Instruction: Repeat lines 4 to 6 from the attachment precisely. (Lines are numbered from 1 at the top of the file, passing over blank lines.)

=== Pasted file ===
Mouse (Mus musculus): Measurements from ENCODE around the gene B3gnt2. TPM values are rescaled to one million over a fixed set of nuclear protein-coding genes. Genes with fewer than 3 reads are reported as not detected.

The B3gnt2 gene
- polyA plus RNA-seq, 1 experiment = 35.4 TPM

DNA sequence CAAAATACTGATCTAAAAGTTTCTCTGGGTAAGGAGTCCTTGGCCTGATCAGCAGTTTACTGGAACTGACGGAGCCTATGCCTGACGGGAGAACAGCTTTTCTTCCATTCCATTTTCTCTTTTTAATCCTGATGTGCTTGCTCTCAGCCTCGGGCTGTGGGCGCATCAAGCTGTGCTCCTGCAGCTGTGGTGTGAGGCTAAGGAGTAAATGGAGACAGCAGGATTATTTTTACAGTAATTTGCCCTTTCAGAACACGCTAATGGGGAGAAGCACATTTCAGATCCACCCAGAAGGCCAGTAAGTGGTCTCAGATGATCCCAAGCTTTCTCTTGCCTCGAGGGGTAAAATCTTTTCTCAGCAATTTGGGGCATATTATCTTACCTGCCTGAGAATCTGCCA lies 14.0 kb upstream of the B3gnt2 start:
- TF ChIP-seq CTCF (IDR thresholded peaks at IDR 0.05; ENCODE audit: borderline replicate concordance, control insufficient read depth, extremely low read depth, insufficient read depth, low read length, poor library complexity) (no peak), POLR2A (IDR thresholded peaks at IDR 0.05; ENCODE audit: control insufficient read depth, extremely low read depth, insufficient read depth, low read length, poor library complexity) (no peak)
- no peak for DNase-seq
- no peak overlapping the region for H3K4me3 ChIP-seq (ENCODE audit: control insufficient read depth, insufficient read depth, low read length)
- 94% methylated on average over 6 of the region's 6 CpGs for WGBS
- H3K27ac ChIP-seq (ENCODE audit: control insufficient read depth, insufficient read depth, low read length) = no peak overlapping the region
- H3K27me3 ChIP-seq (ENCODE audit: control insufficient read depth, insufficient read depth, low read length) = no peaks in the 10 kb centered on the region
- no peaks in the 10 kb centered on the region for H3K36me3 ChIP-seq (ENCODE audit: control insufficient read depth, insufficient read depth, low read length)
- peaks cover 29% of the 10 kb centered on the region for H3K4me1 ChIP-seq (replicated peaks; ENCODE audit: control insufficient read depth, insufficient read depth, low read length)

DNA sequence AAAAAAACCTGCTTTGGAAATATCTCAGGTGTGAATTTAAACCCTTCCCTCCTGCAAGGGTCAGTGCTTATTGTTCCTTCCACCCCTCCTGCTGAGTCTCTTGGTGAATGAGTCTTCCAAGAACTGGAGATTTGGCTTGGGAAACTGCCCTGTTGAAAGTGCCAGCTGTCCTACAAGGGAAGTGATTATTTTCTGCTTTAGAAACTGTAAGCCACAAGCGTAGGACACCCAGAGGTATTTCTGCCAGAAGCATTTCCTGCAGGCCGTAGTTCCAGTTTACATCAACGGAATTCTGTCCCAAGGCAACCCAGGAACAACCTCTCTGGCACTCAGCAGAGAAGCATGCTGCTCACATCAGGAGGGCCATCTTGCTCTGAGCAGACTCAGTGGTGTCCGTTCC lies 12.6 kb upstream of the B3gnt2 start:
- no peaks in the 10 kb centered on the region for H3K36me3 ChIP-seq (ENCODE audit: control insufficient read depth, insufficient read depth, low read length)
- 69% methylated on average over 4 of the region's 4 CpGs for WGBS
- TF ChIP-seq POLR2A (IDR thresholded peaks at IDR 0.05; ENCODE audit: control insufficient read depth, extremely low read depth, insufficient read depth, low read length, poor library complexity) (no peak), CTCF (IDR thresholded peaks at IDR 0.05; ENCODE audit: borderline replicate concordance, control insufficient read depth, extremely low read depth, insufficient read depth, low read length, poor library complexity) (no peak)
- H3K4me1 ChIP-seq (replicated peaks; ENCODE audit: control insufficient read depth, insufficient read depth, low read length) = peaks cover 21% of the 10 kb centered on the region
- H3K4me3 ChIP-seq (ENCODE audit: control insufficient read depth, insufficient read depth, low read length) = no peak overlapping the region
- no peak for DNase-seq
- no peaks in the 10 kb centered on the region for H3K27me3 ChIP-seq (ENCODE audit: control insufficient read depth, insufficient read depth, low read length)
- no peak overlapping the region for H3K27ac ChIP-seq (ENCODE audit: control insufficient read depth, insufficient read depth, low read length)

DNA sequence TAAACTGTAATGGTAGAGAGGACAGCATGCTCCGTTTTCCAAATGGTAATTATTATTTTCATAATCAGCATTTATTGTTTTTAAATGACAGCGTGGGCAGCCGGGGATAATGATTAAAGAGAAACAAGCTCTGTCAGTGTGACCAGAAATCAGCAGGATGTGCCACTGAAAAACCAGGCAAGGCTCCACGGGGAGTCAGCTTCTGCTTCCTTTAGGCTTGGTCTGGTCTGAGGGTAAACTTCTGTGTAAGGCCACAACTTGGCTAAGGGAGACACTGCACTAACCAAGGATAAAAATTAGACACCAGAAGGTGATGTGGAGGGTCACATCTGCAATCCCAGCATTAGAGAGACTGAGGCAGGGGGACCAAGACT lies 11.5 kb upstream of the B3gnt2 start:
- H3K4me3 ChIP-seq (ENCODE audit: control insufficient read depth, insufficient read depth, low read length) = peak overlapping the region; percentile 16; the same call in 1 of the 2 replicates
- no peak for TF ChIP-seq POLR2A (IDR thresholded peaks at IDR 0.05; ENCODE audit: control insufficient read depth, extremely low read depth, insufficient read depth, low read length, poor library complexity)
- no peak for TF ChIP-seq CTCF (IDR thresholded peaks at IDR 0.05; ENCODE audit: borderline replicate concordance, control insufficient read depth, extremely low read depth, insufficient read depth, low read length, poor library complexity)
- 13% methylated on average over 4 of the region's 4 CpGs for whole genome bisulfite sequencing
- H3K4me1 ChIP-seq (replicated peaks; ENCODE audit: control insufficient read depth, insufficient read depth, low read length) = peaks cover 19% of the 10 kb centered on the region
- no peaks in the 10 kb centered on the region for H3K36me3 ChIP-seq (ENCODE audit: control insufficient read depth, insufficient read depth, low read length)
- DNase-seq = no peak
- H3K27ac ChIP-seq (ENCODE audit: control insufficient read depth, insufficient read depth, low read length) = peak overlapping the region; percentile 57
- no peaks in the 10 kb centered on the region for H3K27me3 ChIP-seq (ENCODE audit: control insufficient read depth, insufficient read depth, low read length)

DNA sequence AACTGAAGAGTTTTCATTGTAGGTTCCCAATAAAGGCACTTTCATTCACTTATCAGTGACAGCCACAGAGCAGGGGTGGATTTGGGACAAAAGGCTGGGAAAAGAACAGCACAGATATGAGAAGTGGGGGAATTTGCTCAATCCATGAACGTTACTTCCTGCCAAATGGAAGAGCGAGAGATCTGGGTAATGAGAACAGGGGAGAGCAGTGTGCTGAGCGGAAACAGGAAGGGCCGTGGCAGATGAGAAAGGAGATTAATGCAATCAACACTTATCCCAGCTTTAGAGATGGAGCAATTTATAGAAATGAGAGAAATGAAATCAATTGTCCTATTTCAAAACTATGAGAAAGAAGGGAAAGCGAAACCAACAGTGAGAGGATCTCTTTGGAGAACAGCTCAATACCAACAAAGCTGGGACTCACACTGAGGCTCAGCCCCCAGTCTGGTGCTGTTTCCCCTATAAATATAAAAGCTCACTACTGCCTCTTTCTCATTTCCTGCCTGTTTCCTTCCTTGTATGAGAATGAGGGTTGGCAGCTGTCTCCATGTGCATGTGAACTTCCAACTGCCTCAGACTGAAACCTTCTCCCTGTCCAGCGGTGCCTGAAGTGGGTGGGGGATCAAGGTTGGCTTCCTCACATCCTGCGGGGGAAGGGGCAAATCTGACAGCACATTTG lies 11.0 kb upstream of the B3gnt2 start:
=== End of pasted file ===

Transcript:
DNA sequence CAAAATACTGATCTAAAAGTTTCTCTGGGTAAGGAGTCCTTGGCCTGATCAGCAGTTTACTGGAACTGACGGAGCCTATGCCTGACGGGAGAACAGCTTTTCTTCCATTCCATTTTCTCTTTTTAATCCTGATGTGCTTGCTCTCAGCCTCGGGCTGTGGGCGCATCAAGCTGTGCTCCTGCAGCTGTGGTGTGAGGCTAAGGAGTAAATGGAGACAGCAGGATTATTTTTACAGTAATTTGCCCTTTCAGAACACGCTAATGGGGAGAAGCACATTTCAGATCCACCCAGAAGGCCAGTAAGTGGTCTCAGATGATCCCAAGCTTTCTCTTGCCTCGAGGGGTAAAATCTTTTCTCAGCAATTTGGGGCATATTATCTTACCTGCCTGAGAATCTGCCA lies 14.0 kb upstream of the B3gnt2 start:
- TF ChIP-seq CTCF (IDR thresholded peaks at IDR 0.05; ENCODE audit: borderline replicate concordance, control insufficient read depth, extremely low read depth, insufficient read depth, low read length, poor library complexity) (no peak), POLR2A (IDR thresholded peaks at IDR 0.05; ENCODE audit: control insufficient read depth, extremely low read depth, insufficient read depth, low read length, poor library complexity) (no peak)
- no peak for DNase-seq